Attorneys for the Obama administration will try again on Friday to persuade a three-judge panel of the U.S. 5th Circuit Court of Appeals in New Orleans to let a controversial immigration policy take effect.
But supporters of the program, which would have shielded the bulk of Texas' 1.6 million undocumented immigrants from deportation, aren't optimistic. That's because two of the three judges selected to hear this week's arguments already weighed in once — refusing in May to overrule Brownsville-based federal judge Andrew Hanen, who halted the president's measure in February.
Obama's immigration policy, announced in November and known as Deferred Action for Parents of Americans and Lawful Permanent Residents, or DAPA, would have allowed some 5 million undocumented immigrants nationwide to apply for a work permit if they passed background checks, steered clear of trouble and paid back taxes and fines.
In December, Gov. Greg Abbott — then the state's attorney general — sued the Obama administration, arguing that the president had overstepped his authority by circumventing Congress and taking immigration reform matters into his own hands. Twenty-five other states have since joined the lawsuit against the federal government.
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Current Attorney General Ken Paxton, whose office is now handling the case, said in a statement that he is confident Texas will go three for three in its legal battle with the White House over the immigration program.
“The Obama administration unilaterally rewrote the law, creating an amnesty program that will reward people who are here illegally with free government benefits,” Paxton said. “The district court rightly stopped this program in its tracks, and we will continue fighting President Obama’s disregard for the rule of law.”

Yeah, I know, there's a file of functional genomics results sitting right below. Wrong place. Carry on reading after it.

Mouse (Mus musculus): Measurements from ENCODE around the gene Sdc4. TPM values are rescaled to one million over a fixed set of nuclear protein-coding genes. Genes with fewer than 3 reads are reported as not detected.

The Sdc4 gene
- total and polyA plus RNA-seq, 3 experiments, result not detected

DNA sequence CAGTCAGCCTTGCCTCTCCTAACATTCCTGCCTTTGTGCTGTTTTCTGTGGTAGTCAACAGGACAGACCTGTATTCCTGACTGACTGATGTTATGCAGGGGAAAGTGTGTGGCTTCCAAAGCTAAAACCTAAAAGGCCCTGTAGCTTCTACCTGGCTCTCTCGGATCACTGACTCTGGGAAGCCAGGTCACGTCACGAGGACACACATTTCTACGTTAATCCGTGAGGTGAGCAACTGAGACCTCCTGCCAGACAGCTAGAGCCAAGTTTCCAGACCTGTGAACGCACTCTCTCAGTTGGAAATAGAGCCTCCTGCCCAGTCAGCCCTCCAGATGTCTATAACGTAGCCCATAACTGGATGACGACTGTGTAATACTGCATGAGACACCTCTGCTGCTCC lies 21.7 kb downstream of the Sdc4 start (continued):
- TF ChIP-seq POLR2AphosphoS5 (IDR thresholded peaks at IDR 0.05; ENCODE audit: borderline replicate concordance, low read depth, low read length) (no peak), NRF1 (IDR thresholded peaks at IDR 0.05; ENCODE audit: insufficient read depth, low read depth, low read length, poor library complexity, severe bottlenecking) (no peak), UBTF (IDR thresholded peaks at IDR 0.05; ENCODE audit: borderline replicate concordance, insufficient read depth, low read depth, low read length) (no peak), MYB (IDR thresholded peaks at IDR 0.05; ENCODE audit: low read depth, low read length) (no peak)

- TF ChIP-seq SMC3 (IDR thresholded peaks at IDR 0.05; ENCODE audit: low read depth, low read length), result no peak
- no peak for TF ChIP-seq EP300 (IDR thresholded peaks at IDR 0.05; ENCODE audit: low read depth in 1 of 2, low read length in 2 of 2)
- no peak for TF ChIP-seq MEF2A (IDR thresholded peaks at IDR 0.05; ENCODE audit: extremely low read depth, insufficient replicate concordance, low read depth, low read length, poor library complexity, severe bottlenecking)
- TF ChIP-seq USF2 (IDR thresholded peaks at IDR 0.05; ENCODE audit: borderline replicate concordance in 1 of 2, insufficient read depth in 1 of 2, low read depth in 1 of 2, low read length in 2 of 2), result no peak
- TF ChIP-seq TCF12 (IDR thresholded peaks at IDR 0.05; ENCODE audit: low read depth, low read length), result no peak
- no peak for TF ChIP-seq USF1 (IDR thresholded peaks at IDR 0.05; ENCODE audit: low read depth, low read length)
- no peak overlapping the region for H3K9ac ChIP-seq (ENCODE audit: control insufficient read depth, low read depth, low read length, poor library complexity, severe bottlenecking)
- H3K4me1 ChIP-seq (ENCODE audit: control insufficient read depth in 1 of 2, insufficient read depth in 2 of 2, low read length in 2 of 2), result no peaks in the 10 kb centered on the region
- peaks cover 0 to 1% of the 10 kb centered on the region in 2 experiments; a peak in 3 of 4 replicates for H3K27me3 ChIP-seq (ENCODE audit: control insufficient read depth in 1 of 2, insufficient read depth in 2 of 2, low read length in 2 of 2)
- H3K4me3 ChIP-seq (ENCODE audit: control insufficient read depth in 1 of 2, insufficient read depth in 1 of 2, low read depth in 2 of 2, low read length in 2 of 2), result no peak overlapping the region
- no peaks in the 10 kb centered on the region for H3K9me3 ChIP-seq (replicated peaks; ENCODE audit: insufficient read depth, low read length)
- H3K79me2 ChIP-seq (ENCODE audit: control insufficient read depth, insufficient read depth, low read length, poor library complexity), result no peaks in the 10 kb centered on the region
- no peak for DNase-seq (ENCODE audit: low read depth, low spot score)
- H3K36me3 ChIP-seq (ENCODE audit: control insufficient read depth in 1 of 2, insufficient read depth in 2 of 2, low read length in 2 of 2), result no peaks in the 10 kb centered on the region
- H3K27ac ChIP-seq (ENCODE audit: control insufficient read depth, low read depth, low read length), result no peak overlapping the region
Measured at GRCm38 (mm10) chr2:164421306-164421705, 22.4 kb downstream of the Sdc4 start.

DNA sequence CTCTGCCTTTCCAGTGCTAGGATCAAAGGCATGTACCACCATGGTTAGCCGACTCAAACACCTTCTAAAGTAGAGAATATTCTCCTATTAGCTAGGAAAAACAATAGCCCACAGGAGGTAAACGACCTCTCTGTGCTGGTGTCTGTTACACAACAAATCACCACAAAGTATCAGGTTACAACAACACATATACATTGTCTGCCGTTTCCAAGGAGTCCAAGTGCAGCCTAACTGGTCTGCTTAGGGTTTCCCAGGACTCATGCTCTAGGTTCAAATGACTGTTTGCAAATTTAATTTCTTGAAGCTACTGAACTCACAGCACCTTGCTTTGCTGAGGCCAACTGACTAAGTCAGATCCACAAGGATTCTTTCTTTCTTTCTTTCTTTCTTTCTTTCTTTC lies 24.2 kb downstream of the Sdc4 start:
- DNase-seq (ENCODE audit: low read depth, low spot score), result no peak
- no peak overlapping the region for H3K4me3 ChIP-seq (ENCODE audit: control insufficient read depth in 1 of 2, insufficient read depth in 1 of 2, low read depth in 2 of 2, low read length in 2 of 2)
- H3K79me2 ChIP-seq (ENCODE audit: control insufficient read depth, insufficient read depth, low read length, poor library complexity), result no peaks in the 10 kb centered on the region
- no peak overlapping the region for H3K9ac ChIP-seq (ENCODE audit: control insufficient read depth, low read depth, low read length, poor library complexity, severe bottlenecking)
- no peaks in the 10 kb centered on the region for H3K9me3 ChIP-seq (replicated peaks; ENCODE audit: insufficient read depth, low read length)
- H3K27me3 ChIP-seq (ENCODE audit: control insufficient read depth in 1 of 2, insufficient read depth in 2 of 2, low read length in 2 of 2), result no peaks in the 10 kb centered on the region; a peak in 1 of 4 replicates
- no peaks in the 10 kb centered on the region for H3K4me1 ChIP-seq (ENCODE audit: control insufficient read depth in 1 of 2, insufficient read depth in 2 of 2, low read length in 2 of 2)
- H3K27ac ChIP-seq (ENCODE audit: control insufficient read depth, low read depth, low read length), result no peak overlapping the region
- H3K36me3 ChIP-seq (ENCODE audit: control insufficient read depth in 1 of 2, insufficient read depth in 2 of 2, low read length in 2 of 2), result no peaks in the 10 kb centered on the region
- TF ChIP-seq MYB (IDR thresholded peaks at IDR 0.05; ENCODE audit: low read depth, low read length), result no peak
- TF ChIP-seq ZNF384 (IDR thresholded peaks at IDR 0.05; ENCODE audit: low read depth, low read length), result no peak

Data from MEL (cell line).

Friday’s arguments come roughly three months after attorneys for the U.S. Justice Department asked the 5th Circuit Court to lift Hanen’s order, allowing the immigration measure to take effect while the issue played out in the courts. They argued then that the Texas-led coalition of states didn’t have standing to sue to block the program.
But Texas Solicitor General Scott Keller, who will be arguing on behalf of the state on Friday, has said Texas would suffer harm because it would have to educate and provide health care for the immigrants who remain here under Obama's program. The state would also incur costs for having to issue some driver’s licenses, he has argued.
Attorneys for the state go in with the upper hand this week, considering the fact that two of the judges denied the Obama administration's initial request in May. At the time, they ruled that “the [federal] government is unlikely to succeed on the merits of its appeal.”
Like they did ahead of the last set of arguments before the 5th Circuit, supporters of Obama’s plan will rally in New Orleans on Friday to draw attention to what they say is needed immigration reform. Mary Moreno, the communications director for the Texas Organizing Project, a group of activists who support the president's initiative, said some 150 supporters from Texas will join forces with advocates from across the country.
“Our main objective in making the trip is t0 continue putting the blame for this delay where it belongs, with Gov. Abbott,” she said in an email. “He is responsible for keeping our families in danger of deportation and separation.”